Noah explains the earliest origins of colored people in South Africa: this group arose from relationships between the Dutch colonists, the Khoisan tribe who preceded other African groups, and then the slaves the Dutch brought with them from regions like West Africa, Madagascar, and the East Indies. Most colored people speak Afrikaans rather than African languages and have no clear sense of a distinct history or sense of belonging. After the move to Eden Park, Noah finds himself isolated and lonely because although he is surrounded by other colored people, he is viewed as other. Under apartheid, colored people occupied an ambivalent political and social status where they were elevated above blacks but constantly reminded that they were inferior to whites. Categorization under apartheid was illogical and arbitrary: if someone "appeared" white enough due to skin color, accent, or mannerism, they could get reclassified as white. They could also get demoted to Black. Ethnic groups were assigned arbitrarily: Chinese people were classified as Black, while Japanese were classified as white. Noah is in a particularly ambivalent position because he largely identifies as Black and proudly speaks African languages, but he also speaks perfect English and is well-educated.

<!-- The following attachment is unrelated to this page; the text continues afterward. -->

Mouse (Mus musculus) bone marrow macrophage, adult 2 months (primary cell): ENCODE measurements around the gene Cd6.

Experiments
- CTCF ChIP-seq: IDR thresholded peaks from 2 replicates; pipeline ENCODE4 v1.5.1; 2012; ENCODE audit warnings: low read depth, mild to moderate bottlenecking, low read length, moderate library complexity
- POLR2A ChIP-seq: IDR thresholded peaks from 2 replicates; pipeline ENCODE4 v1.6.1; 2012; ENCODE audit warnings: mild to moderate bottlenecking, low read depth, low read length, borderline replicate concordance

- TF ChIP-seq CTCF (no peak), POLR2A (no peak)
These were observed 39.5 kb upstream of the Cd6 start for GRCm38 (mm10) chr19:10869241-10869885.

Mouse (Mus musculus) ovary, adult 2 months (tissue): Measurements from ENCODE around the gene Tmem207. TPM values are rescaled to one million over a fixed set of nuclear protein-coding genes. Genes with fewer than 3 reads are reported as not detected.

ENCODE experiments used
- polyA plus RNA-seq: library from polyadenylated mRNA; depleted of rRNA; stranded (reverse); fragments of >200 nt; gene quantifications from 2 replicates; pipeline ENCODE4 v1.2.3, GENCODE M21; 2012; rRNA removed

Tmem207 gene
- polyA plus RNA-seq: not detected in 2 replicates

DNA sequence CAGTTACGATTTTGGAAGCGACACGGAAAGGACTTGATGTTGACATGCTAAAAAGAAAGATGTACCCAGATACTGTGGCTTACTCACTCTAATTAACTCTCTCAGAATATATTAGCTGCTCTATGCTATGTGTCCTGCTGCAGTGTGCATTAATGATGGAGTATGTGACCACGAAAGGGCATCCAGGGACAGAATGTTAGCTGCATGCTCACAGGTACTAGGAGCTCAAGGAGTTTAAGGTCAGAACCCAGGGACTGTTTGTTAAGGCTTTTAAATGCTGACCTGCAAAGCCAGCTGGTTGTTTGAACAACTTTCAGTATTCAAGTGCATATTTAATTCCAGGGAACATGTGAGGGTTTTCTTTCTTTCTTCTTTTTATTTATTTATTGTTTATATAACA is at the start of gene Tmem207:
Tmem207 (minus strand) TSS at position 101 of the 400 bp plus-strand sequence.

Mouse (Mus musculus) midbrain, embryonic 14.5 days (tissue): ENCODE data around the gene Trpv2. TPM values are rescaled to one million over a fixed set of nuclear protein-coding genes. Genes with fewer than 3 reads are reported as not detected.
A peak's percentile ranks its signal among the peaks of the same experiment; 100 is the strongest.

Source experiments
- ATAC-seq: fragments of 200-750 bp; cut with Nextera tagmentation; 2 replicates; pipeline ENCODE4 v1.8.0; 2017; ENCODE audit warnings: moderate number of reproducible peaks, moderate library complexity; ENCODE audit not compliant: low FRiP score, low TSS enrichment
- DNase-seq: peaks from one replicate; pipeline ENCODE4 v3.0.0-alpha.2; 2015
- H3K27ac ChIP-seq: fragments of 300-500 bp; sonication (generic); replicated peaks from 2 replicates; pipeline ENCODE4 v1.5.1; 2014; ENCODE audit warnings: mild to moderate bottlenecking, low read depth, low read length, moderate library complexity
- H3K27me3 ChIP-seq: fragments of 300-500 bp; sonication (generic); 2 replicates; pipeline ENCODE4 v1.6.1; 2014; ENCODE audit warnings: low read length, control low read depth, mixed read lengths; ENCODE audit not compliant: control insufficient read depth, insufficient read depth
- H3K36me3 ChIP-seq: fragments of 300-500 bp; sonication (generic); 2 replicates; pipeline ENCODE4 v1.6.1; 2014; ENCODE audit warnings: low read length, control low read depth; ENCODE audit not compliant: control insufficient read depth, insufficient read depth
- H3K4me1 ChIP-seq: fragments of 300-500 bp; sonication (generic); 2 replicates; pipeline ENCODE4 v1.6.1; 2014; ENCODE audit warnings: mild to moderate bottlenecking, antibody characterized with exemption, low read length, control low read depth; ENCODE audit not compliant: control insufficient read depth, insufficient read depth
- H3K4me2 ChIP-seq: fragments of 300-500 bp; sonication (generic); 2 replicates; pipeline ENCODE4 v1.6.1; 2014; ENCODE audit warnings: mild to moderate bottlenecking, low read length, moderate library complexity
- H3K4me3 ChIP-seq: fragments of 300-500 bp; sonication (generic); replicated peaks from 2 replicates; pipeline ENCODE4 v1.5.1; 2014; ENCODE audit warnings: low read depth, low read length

Noah's isolation and difference mean that he is often the target of bullying. For example, a girl tricks him into stealing his bicycle because he is so eager and excited that someone is showing him friendly behavior. On another occasion, a group of older boys throws mulberries at him. His mother thinks the incident is funny, but when Noah tells Abel what happened, he realizes he can manipulate Abel's anger in order to get revenge. Sure enough, Abel tells Noah to take him to the boys who bullied him. Once they find them, Abel catches one of the children and whips him with a tree branch. Watching the violence, Noah experiences first pleasure and then horror. The boy's father later comes to the house to confront Abel but ends up also being frightened of him.